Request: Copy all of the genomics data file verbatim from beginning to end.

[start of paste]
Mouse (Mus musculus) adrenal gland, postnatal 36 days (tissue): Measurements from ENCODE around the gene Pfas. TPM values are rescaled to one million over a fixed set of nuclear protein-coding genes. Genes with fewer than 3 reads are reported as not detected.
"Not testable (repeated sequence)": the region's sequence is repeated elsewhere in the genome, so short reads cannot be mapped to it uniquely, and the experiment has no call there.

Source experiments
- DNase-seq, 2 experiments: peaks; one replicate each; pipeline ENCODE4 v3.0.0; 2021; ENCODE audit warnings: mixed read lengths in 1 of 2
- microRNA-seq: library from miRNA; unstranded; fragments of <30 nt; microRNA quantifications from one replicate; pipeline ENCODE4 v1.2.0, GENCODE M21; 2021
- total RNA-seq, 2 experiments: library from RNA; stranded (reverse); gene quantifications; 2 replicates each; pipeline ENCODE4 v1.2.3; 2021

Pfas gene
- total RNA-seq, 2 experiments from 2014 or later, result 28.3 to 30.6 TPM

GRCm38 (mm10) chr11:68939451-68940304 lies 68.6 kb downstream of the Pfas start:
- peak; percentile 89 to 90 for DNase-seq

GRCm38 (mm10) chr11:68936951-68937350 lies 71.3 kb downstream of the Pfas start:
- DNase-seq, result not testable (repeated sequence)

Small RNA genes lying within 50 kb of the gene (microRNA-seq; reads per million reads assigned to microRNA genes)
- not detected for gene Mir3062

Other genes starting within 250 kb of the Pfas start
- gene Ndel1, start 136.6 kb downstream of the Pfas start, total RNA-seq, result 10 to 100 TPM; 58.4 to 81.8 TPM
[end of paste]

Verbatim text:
Mouse (Mus musculus) adrenal gland, postnatal 36 days (tissue): Measurements from ENCODE around the gene Pfas. TPM values are rescaled to one million over a fixed set of nuclear protein-coding genes. Genes with fewer than 3 reads are reported as not detected.
"Not testable (repeated sequence)": the region's sequence is repeated elsewhere in the genome, so short reads cannot be mapped to it uniquely, and the experiment has no call there.

Source experiments
- DNase-seq, 2 experiments: peaks; one replicate each; pipeline ENCODE4 v3.0.0; 2021; ENCODE audit warnings: mixed read lengths in 1 of 2
- microRNA-seq: library from miRNA; unstranded; fragments of <30 nt; microRNA quantifications from one replicate; pipeline ENCODE4 v1.2.0, GENCODE M21; 2021
- total RNA-seq, 2 experiments: library from RNA; stranded (reverse); gene quantifications; 2 replicates each; pipeline ENCODE4 v1.2.3; 2021

Pfas gene
- total RNA-seq, 2 experiments from 2014 or later, result 28.3 to 30.6 TPM

GRCm38 (mm10) chr11:68939451-68940304 lies 68.6 kb downstream of the Pfas start:
- peak; percentile 89 to 90 for DNase-seq

GRCm38 (mm10) chr11:68936951-68937350 lies 71.3 kb downstream of the Pfas start:
- DNase-seq, result not testable (repeated sequence)

Small RNA genes lying within 50 kb of the gene (microRNA-seq; reads per million reads assigned to microRNA genes)
- not detected for gene Mir3062

Other genes starting within 250 kb of the Pfas start
- gene Ndel1, start 136.6 kb downstream of the Pfas start, total RNA-seq, result 10 to 100 TPM; 58.4 to 81.8 TPM